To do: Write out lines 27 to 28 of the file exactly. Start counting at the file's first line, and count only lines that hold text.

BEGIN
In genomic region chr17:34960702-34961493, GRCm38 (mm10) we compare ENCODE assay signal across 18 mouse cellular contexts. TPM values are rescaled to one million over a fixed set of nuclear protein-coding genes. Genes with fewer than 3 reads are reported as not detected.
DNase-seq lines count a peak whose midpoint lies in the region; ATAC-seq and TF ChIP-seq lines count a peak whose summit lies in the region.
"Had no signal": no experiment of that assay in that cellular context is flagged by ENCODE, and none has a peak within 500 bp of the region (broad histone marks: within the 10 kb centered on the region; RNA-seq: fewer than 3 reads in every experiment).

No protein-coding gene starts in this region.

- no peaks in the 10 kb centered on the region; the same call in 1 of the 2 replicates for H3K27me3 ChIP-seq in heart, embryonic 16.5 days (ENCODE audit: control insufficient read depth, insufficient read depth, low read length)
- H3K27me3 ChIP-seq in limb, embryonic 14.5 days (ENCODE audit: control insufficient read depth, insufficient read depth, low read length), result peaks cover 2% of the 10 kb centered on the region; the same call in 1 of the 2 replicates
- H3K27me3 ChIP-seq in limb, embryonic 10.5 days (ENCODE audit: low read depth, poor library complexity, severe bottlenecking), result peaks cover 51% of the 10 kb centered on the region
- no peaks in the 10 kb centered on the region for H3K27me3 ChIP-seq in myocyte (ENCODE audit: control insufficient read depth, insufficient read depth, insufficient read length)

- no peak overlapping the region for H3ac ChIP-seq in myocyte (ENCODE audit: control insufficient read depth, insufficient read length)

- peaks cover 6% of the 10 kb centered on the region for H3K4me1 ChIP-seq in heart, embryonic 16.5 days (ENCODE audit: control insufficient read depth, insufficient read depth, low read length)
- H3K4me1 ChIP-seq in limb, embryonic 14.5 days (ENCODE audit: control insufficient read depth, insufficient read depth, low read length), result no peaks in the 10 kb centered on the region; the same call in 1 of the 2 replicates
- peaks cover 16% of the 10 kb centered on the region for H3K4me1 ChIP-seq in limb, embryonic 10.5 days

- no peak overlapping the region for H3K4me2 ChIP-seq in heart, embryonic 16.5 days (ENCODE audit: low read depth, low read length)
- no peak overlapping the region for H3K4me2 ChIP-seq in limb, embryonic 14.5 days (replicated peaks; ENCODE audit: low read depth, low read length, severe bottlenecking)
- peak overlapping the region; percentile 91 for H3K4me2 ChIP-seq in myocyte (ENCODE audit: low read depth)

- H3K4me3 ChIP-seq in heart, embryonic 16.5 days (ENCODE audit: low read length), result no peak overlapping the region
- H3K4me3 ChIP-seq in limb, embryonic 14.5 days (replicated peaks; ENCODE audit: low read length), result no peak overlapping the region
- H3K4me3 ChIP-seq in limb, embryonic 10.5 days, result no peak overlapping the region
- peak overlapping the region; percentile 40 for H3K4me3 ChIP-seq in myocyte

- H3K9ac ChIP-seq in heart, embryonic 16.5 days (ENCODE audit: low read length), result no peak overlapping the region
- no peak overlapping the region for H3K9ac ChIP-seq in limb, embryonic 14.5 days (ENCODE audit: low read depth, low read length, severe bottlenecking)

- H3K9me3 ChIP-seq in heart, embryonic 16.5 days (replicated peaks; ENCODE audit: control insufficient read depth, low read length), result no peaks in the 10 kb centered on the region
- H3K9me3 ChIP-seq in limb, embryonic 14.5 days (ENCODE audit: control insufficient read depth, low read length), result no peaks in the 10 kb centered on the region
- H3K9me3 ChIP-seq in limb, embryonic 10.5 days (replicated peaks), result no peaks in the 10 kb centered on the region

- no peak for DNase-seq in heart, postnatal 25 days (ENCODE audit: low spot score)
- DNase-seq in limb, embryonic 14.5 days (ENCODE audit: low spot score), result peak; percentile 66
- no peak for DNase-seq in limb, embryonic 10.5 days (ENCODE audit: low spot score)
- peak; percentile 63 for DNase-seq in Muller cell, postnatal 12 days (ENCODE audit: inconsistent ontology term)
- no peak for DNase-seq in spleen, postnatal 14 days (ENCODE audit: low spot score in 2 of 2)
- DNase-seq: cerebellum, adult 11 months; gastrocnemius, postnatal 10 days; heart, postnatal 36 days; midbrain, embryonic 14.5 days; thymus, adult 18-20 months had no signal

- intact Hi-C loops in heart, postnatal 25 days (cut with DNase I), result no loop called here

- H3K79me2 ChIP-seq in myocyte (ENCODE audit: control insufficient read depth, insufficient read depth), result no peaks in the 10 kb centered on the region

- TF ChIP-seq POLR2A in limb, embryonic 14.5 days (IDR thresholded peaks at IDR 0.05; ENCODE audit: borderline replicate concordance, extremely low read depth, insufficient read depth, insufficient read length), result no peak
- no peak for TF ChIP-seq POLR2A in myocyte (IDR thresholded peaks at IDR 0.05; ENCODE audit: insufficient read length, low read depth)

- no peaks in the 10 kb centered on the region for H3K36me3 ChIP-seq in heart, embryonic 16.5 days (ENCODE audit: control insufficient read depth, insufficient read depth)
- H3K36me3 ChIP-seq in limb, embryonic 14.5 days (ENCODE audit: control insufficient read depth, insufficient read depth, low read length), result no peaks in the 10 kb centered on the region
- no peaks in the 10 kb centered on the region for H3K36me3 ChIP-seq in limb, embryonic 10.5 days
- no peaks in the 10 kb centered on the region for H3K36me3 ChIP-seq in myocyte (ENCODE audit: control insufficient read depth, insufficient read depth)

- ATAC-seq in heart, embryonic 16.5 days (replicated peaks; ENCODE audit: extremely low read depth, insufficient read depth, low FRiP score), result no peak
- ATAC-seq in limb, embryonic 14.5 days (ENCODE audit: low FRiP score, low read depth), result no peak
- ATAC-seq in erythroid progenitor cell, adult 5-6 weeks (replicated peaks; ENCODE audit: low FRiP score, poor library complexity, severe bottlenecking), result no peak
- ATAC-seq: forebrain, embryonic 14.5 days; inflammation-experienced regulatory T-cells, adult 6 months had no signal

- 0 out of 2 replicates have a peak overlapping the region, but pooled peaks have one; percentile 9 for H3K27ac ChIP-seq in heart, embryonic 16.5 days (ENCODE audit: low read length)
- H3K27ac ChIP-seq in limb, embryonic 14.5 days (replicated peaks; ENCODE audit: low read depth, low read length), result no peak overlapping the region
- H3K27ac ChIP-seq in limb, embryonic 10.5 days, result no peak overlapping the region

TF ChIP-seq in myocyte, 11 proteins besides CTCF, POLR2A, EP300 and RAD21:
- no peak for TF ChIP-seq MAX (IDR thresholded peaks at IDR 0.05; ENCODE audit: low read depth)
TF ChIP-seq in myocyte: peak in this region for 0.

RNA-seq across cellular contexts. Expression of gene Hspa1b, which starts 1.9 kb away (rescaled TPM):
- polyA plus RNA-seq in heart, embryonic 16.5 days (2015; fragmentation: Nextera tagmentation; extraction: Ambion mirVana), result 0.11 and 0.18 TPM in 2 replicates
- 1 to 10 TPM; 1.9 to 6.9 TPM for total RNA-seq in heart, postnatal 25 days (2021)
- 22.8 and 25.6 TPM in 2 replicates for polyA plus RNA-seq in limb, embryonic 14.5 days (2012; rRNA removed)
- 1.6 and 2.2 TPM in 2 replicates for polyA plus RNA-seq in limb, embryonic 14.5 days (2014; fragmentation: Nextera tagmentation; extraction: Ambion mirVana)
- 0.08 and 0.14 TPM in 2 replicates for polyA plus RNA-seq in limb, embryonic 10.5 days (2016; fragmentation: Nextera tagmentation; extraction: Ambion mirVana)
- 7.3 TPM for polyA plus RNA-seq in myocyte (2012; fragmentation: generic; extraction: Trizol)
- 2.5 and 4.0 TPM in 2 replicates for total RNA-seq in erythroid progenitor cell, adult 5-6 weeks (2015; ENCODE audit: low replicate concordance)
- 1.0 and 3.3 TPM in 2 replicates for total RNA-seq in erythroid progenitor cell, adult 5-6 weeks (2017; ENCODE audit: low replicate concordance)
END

- no peak for DNase-seq in limb, embryonic 10.5 days (ENCODE audit: low spot score)
- peak; percentile 63 for DNase-seq in Muller cell, postnatal 12 days (ENCODE audit: inconsistent ontology term)